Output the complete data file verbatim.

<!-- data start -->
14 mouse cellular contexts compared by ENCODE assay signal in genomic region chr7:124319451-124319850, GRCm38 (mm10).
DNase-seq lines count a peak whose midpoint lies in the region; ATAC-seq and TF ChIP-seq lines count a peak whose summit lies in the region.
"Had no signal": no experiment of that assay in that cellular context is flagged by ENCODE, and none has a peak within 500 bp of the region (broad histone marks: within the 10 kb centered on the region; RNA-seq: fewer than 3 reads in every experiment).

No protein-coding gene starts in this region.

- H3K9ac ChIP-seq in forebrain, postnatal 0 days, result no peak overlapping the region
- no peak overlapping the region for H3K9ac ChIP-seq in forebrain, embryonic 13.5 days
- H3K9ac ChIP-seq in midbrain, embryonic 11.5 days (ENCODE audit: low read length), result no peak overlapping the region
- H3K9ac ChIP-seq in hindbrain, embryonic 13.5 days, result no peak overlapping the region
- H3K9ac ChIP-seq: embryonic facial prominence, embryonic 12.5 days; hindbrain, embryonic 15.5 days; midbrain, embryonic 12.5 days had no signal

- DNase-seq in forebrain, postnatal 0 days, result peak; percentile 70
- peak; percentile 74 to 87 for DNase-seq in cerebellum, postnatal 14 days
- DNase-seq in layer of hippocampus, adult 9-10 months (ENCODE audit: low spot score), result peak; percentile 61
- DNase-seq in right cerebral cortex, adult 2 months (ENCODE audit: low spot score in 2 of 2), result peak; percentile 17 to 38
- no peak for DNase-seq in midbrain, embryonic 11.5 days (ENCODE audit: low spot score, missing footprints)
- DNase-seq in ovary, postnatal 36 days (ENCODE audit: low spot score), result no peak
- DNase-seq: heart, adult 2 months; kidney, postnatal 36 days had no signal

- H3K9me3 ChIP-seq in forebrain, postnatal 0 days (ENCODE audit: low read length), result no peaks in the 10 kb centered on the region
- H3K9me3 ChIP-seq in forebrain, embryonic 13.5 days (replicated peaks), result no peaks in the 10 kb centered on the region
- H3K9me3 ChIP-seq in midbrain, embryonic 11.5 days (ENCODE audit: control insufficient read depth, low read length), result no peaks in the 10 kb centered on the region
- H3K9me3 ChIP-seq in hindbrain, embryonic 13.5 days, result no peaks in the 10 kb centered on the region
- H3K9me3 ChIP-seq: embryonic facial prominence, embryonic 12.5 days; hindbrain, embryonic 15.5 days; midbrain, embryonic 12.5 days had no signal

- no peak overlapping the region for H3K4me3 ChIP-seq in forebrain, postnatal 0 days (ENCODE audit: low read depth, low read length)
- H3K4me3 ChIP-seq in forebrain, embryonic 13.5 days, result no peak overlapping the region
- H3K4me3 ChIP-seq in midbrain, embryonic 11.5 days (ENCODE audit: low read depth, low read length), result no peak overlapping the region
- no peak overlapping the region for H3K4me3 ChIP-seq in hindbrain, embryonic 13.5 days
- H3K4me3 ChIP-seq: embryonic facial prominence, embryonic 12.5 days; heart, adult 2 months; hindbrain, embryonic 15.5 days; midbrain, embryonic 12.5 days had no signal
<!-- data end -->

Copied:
14 mouse cellular contexts compared by ENCODE assay signal in genomic region chr7:124319451-124319850, GRCm38 (mm10).
DNase-seq lines count a peak whose midpoint lies in the region; ATAC-seq and TF ChIP-seq lines count a peak whose summit lies in the region.
"Had no signal": no experiment of that assay in that cellular context is flagged by ENCODE, and none has a peak within 500 bp of the region (broad histone marks: within the 10 kb centered on the region; RNA-seq: fewer than 3 reads in every experiment).

No protein-coding gene starts in this region.

- H3K9ac ChIP-seq in forebrain, postnatal 0 days, result no peak overlapping the region
- no peak overlapping the region for H3K9ac ChIP-seq in forebrain, embryonic 13.5 days
- H3K9ac ChIP-seq in midbrain, embryonic 11.5 days (ENCODE audit: low read length), result no peak overlapping the region
- H3K9ac ChIP-seq in hindbrain, embryonic 13.5 days, result no peak overlapping the region
- H3K9ac ChIP-seq: embryonic facial prominence, embryonic 12.5 days; hindbrain, embryonic 15.5 days; midbrain, embryonic 12.5 days had no signal

- DNase-seq in forebrain, postnatal 0 days, result peak; percentile 70
- peak; percentile 74 to 87 for DNase-seq in cerebellum, postnatal 14 days
- DNase-seq in layer of hippocampus, adult 9-10 months (ENCODE audit: low spot score), result peak; percentile 61
- DNase-seq in right cerebral cortex, adult 2 months (ENCODE audit: low spot score in 2 of 2), result peak; percentile 17 to 38
- no peak for DNase-seq in midbrain, embryonic 11.5 days (ENCODE audit: low spot score, missing footprints)
- DNase-seq in ovary, postnatal 36 days (ENCODE audit: low spot score), result no peak
- DNase-seq: heart, adult 2 months; kidney, postnatal 36 days had no signal

- H3K9me3 ChIP-seq in forebrain, postnatal 0 days (ENCODE audit: low read length), result no peaks in the 10 kb centered on the region
- H3K9me3 ChIP-seq in forebrain, embryonic 13.5 days (replicated peaks), result no peaks in the 10 kb centered on the region
- H3K9me3 ChIP-seq in midbrain, embryonic 11.5 days (ENCODE audit: control insufficient read depth, low read length), result no peaks in the 10 kb centered on the region
- H3K9me3 ChIP-seq in hindbrain, embryonic 13.5 days, result no peaks in the 10 kb centered on the region
- H3K9me3 ChIP-seq: embryonic facial prominence, embryonic 12.5 days; hindbrain, embryonic 15.5 days; midbrain, embryonic 12.5 days had no signal

- no peak overlapping the region for H3K4me3 ChIP-seq in forebrain, postnatal 0 days (ENCODE audit: low read depth, low read length)
- H3K4me3 ChIP-seq in forebrain, embryonic 13.5 days, result no peak overlapping the region
- H3K4me3 ChIP-seq in midbrain, embryonic 11.5 days (ENCODE audit: low read depth, low read length), result no peak overlapping the region
- no peak overlapping the region for H3K4me3 ChIP-seq in hindbrain, embryonic 13.5 days
- H3K4me3 ChIP-seq: embryonic facial prominence, embryonic 12.5 days; heart, adult 2 months; hindbrain, embryonic 15.5 days; midbrain, embryonic 12.5 days had no signal